A dark Los Angeles night. A reckless speeding car is seen racing through the streets running a red light. When it comes to a screeching stop, a hunched over man gets out and enters the Pacific All Risk Insurance Co. Building. After looking at row after row of desk after repetitive desk, he goes into his private office. The man is hurt badly. Hunched over, perspiration running down his face, he begins to tell his tale into a dictaphone. His name is Walter Neff, and he is about to make a confession. Continue reading →
My love for movies began after my parents and I, moved from Manhattan to Brooklyn. I was just a few days shy of my eleventh birthday and was, and still am, an only child. I was on the shy side in those days making it hard at times to make new friends. There were plenty of kids around my age in the apartment building we moved to; still, it was not an entirely smooth transition. Movies became my outlet. Nearby was the Loew’s Oriental, a large majestic theater within walking distance. My other movie outlet was TV. New York City television during those early years, long before home video, was a treasure trove, a repertory theater filled with old films…only with commercials. There was The Early Show, The Late Show, The Big Preview, The 4 O’clock Movie, The 4:30 Movie, The Late Movie, Five Star Movie, Chiller Theater, and the best of all, Million Dollar Movie.
Sam Fuller’s background as a newspaper reporter is always evident in his films visual style. They always jump off the screen like the morning headlines. Fuller’s 1957 western begins exactly in that same fashion sucking you in right from its opening shot. A buckboard with three men, Griff Bonnell (Barry Sullivan) and his two brothers, suddenly hear the sound of a thundering herd of horses. Before they know it they are surrounded by the film title’s forty guns, led by Barbara Stanwyck’s Jessica Drummond, all dressed in blackm riding a white stallion. One of Fuller’s visually unique shots puts the camera’s POV under the buckboard as the horses thundering hooves pound on by. Continue reading →
Barbara Stanwyck was always at her best when her character came from the wrong side of the tracks. She seemed to have a natural affinity for those whose lives have mostly been filled with hard times, scrapping by the best way they can. Maybe, it had to do with her sad Brooklyn upbringing, her mother dying when she was four, pushed from a streetcar by a drunk, and her father leaving only weeks later, never heard from again. That kind of pain has to leave an indelible mark on one for life. Yet, beneath the tough exterior would hide a gentle desirous heart longing for acceptance and love that would eventually show itself. This double side of Stanwyck’s persona is clearly on display many of her films including this 1940 holiday comedy/drama, Remember the Night.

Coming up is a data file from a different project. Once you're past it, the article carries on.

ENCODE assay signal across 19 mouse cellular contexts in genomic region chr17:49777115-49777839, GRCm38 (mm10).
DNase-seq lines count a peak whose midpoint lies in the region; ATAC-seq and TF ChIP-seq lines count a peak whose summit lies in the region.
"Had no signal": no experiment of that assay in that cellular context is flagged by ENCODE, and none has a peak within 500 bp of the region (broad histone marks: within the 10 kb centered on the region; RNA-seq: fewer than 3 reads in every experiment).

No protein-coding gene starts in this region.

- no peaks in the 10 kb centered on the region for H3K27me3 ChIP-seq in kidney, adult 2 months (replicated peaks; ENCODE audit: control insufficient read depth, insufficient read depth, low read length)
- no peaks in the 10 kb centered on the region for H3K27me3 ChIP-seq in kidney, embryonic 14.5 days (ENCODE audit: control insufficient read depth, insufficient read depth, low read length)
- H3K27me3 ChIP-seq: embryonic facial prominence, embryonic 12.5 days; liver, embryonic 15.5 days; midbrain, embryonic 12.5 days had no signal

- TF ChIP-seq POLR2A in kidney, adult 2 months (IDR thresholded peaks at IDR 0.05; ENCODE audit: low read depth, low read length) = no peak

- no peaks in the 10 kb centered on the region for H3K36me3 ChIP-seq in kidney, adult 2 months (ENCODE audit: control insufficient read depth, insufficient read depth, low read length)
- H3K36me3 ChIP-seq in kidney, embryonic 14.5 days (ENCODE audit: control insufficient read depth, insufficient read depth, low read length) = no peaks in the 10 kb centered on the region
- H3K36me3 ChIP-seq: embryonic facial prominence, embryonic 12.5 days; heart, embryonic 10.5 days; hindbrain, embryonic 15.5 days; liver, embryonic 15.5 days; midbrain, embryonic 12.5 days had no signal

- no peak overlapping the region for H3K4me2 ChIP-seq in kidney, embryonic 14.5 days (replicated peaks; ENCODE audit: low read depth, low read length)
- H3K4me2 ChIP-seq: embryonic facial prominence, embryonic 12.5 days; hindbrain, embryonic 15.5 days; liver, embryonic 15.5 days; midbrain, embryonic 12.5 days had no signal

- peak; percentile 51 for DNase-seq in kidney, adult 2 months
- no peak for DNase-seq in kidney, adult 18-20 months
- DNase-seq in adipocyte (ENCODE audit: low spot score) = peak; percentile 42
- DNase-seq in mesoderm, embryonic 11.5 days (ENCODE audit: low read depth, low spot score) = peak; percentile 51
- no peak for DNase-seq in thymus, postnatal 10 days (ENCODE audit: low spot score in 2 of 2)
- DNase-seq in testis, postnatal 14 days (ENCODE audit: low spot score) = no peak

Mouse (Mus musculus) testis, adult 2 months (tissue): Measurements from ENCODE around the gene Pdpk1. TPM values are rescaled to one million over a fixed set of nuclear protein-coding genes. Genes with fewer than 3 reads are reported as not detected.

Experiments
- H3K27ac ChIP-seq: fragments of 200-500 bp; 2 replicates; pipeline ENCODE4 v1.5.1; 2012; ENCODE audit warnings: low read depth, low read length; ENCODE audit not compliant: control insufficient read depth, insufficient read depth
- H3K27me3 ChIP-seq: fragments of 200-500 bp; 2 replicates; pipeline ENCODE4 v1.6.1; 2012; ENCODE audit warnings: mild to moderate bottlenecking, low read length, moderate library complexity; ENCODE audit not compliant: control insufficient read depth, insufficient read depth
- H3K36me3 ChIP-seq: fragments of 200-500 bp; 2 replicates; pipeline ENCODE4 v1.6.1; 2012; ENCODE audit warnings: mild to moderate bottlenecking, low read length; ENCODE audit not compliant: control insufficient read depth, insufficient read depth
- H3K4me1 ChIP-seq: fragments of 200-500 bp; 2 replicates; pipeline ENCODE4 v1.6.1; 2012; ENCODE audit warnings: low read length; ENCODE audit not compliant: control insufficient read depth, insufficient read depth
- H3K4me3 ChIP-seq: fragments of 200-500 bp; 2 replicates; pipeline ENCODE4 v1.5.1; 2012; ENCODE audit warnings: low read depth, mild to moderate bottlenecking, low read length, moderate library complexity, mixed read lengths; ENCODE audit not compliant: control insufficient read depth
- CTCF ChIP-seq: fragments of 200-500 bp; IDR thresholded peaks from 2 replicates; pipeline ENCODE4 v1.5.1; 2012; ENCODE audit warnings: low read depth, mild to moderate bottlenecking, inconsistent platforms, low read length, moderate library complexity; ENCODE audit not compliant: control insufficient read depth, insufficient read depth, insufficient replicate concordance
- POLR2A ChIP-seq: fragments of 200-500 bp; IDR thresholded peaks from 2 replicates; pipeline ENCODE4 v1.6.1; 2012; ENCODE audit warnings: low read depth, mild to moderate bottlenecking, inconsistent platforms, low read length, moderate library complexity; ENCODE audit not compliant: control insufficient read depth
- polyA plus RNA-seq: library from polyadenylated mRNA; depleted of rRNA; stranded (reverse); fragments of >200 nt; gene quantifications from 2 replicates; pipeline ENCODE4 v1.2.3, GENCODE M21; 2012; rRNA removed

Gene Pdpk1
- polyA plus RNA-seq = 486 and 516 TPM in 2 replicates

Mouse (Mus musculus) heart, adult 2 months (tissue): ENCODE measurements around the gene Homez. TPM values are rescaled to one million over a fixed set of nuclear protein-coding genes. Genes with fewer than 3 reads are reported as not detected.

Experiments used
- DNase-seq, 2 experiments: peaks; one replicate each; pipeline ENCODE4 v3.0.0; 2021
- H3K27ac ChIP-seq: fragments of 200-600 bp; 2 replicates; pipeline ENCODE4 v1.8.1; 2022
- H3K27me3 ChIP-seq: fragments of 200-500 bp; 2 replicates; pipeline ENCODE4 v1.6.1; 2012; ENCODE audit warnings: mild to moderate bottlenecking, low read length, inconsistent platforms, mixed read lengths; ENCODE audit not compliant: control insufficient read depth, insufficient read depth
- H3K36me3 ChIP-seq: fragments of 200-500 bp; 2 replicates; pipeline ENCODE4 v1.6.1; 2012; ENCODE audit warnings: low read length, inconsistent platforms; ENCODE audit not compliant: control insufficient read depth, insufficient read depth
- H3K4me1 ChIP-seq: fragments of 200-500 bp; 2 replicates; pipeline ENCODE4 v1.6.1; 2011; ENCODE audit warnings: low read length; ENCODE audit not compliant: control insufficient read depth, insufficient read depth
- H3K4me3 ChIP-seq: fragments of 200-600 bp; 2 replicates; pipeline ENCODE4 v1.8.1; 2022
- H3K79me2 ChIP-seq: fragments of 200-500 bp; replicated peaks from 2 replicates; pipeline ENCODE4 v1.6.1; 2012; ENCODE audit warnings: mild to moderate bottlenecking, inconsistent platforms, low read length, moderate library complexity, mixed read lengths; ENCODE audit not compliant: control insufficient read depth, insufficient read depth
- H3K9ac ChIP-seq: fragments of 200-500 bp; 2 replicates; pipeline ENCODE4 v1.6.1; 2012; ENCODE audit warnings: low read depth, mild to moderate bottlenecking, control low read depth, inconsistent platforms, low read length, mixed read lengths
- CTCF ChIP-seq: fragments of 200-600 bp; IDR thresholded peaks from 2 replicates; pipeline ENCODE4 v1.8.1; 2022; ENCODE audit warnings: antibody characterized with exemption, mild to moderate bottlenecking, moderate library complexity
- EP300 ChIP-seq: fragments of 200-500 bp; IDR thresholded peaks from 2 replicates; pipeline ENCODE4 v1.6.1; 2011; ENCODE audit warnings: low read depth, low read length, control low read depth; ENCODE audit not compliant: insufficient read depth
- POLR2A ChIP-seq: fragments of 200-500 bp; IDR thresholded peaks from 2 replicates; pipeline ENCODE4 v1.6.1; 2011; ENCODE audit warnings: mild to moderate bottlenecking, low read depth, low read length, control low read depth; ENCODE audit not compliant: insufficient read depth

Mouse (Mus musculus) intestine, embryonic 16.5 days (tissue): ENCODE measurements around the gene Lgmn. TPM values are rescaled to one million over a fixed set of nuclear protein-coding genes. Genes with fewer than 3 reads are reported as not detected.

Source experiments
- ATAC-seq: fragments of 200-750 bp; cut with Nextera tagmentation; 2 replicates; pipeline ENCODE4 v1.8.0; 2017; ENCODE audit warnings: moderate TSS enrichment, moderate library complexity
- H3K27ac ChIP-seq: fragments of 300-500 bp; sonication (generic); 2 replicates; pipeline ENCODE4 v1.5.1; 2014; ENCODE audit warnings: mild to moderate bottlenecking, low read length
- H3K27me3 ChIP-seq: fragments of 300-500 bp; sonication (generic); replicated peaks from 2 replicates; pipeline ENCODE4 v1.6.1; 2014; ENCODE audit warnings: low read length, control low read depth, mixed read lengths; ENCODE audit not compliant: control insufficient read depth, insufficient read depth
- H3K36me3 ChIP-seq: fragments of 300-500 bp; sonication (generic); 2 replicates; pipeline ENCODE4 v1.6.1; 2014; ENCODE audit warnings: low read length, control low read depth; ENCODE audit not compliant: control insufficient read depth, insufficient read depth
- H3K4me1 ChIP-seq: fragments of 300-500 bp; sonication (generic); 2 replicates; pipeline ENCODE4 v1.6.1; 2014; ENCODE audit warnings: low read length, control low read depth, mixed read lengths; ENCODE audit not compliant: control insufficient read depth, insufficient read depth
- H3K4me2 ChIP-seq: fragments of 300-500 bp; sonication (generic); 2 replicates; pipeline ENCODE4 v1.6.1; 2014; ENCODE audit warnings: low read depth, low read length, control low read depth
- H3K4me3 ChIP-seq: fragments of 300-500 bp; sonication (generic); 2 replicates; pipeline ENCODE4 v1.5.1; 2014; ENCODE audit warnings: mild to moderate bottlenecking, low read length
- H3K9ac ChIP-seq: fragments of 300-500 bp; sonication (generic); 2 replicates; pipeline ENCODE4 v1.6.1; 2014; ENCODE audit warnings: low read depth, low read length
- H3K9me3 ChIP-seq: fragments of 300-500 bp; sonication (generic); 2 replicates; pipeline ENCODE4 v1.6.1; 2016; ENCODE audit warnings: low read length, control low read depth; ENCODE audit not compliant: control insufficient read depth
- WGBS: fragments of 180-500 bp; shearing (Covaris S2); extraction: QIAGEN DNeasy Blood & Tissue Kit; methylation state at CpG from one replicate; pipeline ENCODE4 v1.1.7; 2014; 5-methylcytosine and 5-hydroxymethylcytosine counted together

MacMurray is prosecuting Assistant District Attorney, John Sargent. He arranges through a legal technicality, to have Lee Leander’s (Barbara Stanwyck) trial for shoplifting postponed until after the holidays. This results in Lee, unable to post bail, having to spend the long holiday week in a jail cell. Sargent, in a twinge of guilt, or holiday spirit, arranges through a shady bondsman to have Lee’s five thousand dollars bail paid for. When the bondsman delivers Lee to the ADA’s apartment, she is cynical enough to have no doubt, her payback to him will be in sexual favors. To her surprise, D.A. John Sargent expects nothing in return. He really just did not want her to spend Christmas in jail. The look of surprise in Lee’s eyes and face is priceless when this realization hits her. Continue reading →